Mentions: Cells harvested from femoral shaft marrows displayed typical characteristics of MSCs in culture. Mononuclear cell cultures derived from femoral shaft bone marrows produced confluent adherent layers of elongated fibroblast-like cells in mesenchymal culture conditions. Mesenchymal stem cells were characterized by their immunophenotype and differentiation potential at third passage of culture. Using flow cytometric analyses, MSCs were found to be uniformly positive for the mesenchymal markers CD105, CD166, CD44, but negative for CD45 which is consistent with the known MSC phenotype and excludes contamination of cultures with haemopoietic cells [31]. In addition, MSCs were successfully induced to differentiate towards osteogenic, adipogenic and chondrogenic lineages using the methods described (Figure 1).


Fusion between human mesenchymal stem cells and rodent cerebellar Purkinje cells.

Kemp K, Gordon D, Wraith DC, Mallam E, Hartfield E, Uney J, Wilkins A, Scolding N - Neuropathol. Appl. Neurobiol. (2011)

Mesenchymal stem cell cultures display a typical MSC phenotype and can be induced to differentiate towards osteogenic, adipogenic and chondrogenic lineages. (A) Flow cytometric analysis of CD29, CD105, CD166, CD44 and CD45 expression by mesenchymal stem cell (MSC) cultures at third passage (n = 4). Images depicting MSC cultures, at third passage, differentiated down osteogenic, adipogenic and chondrogenic lineages. Osteogenic differentiation was visualized by the presence of high levels of alkaline phosphatase (B) and using immunofluorescent detection of Alkaline phosphatase (red)/nuclei (blue) (C). Chondrogenic differentiation was characterized by Alcian blue staining (D) and the immunofluorescent detection of aggrecan (red)/nuclei (blue) (E). Adipogenic differentiation was visualized by the accumulation of lipid-containing vacuoles which stain red with oil red O (F) and using immunofluorescent detection of lipoprotein lipase (red)/nuclei (blue) (G).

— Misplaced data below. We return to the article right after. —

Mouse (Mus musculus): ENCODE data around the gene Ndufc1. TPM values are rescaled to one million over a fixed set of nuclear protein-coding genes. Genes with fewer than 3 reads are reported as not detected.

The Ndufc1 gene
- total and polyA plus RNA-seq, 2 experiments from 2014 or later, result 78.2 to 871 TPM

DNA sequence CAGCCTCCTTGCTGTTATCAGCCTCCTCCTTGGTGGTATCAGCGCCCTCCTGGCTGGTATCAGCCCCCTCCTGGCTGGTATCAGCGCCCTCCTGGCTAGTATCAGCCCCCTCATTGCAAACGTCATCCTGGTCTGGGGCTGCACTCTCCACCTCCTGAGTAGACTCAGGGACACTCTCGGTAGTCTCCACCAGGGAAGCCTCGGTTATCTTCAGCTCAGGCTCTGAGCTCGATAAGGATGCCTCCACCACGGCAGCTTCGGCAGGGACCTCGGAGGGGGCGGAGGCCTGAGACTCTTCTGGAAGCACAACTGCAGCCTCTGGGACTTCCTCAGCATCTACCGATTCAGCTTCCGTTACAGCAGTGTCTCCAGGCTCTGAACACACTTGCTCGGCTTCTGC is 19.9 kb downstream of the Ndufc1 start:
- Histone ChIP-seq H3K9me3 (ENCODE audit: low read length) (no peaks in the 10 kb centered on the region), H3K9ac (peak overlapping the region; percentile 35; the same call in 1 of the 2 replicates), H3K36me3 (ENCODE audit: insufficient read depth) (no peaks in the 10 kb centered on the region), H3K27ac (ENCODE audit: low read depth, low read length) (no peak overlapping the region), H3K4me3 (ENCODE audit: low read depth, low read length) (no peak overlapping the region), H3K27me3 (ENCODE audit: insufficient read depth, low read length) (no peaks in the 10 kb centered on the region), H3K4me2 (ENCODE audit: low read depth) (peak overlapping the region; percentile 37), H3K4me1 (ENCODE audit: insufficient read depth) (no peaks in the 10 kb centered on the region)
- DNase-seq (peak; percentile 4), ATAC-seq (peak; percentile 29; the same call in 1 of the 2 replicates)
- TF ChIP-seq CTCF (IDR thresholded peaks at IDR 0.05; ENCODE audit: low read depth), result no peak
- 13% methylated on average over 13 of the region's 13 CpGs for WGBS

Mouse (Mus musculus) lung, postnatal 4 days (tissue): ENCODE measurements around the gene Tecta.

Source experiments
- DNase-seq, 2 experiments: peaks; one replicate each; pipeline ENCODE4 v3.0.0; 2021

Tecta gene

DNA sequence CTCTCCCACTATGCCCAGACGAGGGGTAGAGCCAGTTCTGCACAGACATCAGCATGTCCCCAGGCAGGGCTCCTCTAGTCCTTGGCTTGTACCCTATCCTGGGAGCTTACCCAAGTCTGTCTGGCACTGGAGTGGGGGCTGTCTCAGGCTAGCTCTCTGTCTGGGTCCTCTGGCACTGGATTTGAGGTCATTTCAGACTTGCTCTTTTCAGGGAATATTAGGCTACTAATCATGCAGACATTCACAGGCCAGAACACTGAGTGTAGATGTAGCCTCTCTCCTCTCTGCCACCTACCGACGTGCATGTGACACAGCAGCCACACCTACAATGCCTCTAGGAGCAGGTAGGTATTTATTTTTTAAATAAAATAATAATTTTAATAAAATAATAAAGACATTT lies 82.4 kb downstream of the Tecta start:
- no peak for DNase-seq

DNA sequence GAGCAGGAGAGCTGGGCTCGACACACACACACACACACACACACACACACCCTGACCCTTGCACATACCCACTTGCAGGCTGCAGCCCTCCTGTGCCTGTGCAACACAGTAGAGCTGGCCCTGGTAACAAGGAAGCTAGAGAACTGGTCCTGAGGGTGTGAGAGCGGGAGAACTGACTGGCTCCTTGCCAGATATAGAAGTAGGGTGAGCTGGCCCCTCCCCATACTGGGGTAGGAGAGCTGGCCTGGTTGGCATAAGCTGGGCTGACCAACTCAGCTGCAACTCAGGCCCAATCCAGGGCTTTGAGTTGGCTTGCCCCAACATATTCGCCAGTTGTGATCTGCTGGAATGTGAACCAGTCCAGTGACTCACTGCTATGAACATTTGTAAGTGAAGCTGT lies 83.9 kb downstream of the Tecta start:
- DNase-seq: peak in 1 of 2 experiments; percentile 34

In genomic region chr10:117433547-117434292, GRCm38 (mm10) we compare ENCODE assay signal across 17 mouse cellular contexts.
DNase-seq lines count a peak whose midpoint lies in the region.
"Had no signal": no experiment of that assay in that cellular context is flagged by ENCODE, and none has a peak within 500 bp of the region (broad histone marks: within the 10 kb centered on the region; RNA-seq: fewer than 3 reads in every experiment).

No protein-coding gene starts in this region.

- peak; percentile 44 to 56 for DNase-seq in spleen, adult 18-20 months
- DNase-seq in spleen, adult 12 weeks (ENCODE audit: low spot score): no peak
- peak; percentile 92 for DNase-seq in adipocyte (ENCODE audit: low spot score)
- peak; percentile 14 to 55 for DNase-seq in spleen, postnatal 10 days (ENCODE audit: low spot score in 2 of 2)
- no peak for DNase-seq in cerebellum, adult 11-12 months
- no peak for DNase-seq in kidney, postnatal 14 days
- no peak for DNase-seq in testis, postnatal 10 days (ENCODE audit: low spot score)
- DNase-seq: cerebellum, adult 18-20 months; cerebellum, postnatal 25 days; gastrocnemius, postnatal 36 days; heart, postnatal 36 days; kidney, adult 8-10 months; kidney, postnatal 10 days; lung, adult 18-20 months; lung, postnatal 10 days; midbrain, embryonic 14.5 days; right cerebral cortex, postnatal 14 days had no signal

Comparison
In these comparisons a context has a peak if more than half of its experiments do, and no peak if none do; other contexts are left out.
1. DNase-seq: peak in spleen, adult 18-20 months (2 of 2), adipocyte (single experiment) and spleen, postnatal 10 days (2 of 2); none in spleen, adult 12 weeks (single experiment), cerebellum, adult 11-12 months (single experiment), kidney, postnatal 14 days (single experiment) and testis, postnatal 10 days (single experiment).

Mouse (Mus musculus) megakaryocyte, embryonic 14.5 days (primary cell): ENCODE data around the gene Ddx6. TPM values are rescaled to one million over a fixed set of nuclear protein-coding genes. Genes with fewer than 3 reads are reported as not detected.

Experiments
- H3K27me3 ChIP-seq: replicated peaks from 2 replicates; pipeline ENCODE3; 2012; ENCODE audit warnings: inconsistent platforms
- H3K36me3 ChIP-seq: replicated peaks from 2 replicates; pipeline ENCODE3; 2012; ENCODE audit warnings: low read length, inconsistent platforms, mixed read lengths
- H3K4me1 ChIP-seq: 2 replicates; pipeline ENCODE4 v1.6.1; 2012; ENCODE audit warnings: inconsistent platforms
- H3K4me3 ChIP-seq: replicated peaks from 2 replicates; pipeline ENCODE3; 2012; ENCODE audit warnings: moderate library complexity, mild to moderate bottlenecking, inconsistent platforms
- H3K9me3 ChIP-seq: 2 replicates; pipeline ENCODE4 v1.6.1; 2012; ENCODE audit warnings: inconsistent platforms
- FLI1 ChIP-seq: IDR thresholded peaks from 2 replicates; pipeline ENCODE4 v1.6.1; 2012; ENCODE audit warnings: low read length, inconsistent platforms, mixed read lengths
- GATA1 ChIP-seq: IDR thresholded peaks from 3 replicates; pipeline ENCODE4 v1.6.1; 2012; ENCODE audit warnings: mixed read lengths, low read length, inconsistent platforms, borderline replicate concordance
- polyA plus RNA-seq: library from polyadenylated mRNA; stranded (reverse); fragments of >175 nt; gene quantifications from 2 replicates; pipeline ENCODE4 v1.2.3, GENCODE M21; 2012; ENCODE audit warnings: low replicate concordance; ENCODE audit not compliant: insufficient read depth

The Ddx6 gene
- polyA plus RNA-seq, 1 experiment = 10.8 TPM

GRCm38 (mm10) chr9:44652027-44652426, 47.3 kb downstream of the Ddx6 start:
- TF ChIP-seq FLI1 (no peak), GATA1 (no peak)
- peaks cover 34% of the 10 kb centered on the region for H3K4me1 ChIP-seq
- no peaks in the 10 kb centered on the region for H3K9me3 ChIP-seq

© Copyright Policy - open-access
Related In: Results  -  Collection

License
Show All Figures
getmorefigures.php?uid=PMC4150530&req=5